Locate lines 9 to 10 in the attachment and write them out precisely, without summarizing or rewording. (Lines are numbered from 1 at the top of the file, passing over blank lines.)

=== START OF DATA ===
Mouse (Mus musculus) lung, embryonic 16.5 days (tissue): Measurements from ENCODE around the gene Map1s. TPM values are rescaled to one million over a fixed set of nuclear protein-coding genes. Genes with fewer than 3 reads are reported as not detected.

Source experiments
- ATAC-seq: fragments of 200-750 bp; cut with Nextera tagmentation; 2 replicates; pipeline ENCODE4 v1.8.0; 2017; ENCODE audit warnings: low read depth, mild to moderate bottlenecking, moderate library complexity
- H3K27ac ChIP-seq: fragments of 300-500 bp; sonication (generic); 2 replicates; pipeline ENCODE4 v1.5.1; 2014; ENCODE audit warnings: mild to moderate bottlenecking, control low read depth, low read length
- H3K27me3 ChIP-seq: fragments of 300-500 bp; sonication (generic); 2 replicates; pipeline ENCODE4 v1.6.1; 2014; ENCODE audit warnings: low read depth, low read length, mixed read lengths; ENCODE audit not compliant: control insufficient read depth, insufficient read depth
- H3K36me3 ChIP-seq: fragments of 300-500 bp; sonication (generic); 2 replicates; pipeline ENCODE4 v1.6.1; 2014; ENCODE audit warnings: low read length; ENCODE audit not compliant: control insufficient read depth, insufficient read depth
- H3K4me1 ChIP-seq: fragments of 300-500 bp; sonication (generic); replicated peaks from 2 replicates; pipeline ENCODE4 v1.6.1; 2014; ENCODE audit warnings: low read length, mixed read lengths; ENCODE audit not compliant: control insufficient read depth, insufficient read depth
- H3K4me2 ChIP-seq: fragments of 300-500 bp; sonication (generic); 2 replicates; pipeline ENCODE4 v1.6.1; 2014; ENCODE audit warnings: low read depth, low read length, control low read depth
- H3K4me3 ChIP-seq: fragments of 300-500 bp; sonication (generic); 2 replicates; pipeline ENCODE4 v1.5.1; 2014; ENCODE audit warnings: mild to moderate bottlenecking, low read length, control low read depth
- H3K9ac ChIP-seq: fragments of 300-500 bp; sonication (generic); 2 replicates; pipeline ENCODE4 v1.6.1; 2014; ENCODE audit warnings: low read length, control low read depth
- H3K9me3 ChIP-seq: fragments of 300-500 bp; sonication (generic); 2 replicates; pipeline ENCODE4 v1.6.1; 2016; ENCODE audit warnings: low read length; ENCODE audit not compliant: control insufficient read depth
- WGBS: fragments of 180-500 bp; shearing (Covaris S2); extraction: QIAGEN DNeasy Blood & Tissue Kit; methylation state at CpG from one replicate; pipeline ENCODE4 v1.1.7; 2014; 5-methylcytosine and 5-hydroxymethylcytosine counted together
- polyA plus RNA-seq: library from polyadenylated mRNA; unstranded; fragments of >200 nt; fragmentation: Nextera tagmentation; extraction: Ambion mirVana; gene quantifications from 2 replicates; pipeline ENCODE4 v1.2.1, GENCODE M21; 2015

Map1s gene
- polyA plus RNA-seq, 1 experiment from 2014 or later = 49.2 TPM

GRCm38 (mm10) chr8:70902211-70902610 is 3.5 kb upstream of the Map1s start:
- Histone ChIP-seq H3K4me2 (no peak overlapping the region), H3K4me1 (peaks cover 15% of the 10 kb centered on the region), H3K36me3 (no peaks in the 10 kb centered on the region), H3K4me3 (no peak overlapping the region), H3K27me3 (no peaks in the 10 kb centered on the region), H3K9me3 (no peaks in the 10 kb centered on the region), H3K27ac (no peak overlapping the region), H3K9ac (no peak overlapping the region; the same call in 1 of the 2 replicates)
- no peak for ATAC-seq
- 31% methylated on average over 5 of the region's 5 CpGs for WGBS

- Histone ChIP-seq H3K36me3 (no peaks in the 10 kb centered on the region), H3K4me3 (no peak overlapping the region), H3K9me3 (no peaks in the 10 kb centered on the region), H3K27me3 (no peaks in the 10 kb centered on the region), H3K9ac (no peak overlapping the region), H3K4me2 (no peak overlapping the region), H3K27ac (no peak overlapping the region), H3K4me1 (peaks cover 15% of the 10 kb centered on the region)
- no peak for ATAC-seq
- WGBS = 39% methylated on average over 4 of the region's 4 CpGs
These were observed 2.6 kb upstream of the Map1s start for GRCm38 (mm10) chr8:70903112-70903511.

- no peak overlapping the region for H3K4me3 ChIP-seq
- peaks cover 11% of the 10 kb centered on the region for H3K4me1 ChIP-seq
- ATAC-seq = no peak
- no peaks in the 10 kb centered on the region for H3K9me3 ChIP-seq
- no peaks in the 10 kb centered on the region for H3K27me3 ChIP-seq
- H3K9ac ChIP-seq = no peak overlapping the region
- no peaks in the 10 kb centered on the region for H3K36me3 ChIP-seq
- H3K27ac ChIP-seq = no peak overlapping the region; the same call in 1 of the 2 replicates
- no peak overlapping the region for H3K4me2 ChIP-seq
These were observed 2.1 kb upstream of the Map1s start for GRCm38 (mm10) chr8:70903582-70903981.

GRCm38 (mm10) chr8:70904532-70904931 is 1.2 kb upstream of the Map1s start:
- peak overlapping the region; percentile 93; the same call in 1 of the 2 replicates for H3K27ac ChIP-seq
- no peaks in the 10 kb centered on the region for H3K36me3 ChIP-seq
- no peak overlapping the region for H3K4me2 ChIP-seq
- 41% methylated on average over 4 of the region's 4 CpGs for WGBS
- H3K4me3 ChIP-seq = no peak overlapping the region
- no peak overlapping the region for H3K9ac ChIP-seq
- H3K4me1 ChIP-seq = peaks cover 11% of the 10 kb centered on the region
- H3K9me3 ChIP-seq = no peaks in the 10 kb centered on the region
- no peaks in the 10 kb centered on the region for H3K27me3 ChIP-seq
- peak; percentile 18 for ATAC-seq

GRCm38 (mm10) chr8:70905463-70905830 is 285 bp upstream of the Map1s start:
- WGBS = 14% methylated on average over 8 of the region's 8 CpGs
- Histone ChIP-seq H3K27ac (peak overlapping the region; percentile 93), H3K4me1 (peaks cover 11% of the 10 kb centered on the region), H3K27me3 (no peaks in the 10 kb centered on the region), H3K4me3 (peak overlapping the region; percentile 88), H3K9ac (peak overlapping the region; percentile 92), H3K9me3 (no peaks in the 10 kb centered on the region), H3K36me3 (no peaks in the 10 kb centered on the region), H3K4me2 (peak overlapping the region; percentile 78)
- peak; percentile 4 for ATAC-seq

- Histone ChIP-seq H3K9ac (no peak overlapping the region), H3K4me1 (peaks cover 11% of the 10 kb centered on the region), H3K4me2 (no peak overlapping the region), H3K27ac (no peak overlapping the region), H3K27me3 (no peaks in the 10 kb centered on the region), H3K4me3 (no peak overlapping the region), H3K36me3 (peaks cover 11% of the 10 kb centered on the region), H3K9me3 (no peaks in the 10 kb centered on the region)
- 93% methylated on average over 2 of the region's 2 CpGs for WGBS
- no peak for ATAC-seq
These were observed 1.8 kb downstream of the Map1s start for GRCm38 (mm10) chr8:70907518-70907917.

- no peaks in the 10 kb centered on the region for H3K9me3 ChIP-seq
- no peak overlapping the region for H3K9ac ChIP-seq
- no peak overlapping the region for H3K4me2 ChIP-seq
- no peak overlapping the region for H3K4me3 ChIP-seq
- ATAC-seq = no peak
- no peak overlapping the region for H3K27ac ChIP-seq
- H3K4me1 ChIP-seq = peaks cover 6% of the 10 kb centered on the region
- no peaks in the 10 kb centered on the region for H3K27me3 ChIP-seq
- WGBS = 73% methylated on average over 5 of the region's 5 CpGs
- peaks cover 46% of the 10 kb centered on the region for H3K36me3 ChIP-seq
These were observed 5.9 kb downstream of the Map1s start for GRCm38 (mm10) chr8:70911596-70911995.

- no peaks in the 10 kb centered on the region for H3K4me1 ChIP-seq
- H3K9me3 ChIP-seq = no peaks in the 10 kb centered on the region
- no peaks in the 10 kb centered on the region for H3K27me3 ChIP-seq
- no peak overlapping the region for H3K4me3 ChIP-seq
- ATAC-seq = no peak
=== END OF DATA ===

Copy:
- H3K4me3 ChIP-seq: fragments of 300-500 bp; sonication (generic); 2 replicates; pipeline ENCODE4 v1.5.1; 2014; ENCODE audit warnings: mild to moderate bottlenecking, low read length, control low read depth
- H3K9ac ChIP-seq: fragments of 300-500 bp; sonication (generic); 2 replicates; pipeline ENCODE4 v1.6.1; 2014; ENCODE audit warnings: low read length, control low read depth